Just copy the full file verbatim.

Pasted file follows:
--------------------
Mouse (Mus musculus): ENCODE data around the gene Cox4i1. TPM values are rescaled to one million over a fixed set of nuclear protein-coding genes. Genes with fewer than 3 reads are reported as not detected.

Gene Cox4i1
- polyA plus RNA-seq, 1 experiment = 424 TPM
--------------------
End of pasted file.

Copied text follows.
Mouse (Mus musculus): ENCODE data around the gene Cox4i1. TPM values are rescaled to one million over a fixed set of nuclear protein-coding genes. Genes with fewer than 3 reads are reported as not detected.

Gene Cox4i1
- polyA plus RNA-seq, 1 experiment = 424 TPM